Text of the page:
Pope Leaves Hospital Bed Again, Vatican Defends Treatment
ROME (AP) _ Pope John Paul II got up from his hospital bed again today, and Italy’s health minister assured the faithful they no longer had any reason to fear for the pontiff’s health following surgery to remove a colon tumor.
Doctors said the 72-year-old pontiff was making an excellent recovery from the nearly four-hour operation Wednesday, and no further medical bulletins were scheduled until Saturday.
John Paul’s temperature returned to normal this morning following a slight fever Thursday afternoon, which was to be expected after such major surgery, said the pope’s cardiologist, Dr. Attilio Maseri.
Doctors said the pope got out of bed, took a few steps and sat in a chair in his 10th-floor hospital room.
Italy’s health minister, Dr. Francesco De Lorenzo, met with the pope’s doctors and later told reporters: ″Those who have been worried about the pope no longer have reason to do so.″
Two initial biopsies indicated the orange-sized tumor was benign, and pathologists were conducting further tests for signs of any cancer cells. Vatican spokesman Joaquin Navarro said the tests would be completed early next week.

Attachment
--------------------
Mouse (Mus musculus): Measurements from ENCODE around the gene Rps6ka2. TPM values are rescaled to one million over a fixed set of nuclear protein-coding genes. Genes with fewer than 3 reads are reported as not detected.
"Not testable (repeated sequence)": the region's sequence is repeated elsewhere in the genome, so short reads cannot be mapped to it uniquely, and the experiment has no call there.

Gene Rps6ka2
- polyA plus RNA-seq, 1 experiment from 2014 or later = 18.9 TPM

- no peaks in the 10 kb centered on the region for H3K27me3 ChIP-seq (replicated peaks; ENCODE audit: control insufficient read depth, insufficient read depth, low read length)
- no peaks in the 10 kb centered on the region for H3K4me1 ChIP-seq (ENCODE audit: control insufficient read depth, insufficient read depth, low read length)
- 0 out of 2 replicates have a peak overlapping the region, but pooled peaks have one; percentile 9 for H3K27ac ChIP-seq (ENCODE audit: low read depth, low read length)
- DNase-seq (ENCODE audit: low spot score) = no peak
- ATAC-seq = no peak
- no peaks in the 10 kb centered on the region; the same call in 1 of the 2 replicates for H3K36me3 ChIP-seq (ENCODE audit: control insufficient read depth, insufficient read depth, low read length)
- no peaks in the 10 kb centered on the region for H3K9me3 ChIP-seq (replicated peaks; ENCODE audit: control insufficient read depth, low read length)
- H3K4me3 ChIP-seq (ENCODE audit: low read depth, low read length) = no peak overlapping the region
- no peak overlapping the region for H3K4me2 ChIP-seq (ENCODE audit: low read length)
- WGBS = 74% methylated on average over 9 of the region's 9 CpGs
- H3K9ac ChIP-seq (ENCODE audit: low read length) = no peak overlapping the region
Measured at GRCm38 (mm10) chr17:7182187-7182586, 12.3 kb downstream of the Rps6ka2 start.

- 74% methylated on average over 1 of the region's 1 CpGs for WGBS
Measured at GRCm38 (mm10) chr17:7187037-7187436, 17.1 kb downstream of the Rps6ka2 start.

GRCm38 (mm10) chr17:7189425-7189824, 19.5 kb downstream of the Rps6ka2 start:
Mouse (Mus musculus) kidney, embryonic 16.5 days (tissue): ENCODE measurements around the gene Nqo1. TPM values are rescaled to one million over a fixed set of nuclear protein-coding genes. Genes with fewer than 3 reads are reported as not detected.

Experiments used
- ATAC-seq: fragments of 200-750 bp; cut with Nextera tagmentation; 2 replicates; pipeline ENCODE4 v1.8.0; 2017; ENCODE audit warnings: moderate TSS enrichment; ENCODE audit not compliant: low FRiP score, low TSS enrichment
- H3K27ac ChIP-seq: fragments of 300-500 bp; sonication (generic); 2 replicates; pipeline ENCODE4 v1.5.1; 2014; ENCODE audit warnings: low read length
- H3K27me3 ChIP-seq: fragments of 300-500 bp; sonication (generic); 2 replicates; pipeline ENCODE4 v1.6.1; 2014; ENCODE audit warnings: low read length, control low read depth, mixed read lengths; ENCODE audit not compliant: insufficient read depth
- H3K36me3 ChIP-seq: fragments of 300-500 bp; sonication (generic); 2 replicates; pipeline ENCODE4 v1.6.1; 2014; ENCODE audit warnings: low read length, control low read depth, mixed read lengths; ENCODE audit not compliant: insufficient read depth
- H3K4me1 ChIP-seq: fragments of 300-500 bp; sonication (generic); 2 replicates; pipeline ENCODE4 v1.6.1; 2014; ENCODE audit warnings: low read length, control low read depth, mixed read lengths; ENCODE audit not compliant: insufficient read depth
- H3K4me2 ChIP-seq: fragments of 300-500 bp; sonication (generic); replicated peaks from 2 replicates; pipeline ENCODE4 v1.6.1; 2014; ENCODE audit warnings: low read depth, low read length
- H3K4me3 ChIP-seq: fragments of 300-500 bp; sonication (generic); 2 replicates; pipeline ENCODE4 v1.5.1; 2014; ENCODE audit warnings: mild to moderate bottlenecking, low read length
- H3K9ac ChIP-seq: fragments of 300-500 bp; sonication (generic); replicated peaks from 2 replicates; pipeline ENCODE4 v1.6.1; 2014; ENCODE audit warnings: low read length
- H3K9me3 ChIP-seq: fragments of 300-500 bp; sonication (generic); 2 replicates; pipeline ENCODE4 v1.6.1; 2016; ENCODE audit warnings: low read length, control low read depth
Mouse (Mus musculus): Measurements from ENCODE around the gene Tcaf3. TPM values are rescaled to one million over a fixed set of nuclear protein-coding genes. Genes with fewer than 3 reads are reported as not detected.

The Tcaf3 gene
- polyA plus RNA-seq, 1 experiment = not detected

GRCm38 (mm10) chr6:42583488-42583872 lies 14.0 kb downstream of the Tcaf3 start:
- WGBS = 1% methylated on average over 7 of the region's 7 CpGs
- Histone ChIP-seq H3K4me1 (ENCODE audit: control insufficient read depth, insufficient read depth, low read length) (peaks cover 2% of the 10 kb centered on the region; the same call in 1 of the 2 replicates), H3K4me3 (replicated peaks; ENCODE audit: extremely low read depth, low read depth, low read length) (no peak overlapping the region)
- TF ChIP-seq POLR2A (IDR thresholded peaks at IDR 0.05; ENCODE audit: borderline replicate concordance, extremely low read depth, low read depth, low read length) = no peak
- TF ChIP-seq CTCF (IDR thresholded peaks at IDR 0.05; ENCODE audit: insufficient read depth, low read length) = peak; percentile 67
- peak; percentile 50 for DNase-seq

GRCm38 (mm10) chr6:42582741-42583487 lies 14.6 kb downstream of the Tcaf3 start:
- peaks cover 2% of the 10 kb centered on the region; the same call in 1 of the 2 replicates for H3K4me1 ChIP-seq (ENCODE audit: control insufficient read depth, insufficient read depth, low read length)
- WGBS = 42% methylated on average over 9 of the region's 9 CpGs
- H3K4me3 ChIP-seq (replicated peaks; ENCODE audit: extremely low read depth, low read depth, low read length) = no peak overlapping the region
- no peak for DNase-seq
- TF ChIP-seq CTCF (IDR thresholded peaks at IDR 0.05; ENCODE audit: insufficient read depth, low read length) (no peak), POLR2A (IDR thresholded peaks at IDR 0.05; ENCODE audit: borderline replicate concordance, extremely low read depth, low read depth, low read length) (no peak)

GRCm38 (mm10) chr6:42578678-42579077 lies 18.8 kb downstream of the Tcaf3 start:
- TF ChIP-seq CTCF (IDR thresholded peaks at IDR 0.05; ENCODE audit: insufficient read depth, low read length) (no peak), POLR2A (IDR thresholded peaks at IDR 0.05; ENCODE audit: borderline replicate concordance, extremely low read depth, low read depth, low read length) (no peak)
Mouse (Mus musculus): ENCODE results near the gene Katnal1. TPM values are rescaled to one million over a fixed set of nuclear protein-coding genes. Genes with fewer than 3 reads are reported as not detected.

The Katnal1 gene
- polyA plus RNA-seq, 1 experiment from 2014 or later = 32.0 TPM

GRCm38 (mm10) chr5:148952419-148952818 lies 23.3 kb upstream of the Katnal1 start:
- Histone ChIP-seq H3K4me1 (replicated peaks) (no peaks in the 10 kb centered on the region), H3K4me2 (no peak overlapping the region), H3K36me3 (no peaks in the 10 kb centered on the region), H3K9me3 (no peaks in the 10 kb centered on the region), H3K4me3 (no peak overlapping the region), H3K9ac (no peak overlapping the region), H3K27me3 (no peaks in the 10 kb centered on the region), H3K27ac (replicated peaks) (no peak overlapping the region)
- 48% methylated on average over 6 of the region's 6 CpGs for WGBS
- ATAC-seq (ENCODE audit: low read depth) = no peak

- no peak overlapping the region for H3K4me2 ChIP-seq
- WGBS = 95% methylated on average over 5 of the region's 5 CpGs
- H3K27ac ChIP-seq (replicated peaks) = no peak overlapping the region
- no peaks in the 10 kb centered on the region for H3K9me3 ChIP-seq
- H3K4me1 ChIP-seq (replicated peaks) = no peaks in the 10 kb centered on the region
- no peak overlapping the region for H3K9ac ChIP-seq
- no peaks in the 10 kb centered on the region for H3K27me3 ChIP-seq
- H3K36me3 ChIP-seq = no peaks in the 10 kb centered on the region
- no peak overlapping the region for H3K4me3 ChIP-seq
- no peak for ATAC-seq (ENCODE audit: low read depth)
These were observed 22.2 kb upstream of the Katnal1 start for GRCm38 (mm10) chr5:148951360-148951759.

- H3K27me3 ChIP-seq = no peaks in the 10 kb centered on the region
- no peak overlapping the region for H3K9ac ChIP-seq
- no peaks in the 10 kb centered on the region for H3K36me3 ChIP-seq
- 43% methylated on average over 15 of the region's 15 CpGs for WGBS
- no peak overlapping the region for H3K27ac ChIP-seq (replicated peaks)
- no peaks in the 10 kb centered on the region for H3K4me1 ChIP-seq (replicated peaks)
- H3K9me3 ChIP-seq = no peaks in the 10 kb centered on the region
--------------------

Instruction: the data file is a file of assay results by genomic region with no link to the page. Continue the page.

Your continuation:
Surgeons also removed the pope’s gall bladder Wednesday after finding stones in it.
On Thursday, Navarro defended the pope’s medical care against suggestions that the colon tumor should have been detected earlier. Navarro said the pontiff had underwent periodic medical tests.
″The medical attention the holy father has been provided ... has been completely adequate,″ Navarro told reporters. ″Nothing was left out.″
Chief surgeon Francesco Crucitti said the pope had underwent periodic tests for blood in the stool, which can indicate the presence of a colon tumor. All were negative, he said.
However, he told Italy’s state-run RAI television that John Paul in past years had not undergone ″invasive procedures.″ This appears to indicate the pope did not undergo a colon test known as a flexible sigmoidoscopy that the U.S. National Cancer Institute recommends every three to five years for men over 50, to check for tumors like the pope’s.
The test involves using a flexible tube to examine the colon, said Dr. Gerald Murphy, chief medical officer for the U.S. federal agency. Crucitti said such tests were done only on suspicion of illness.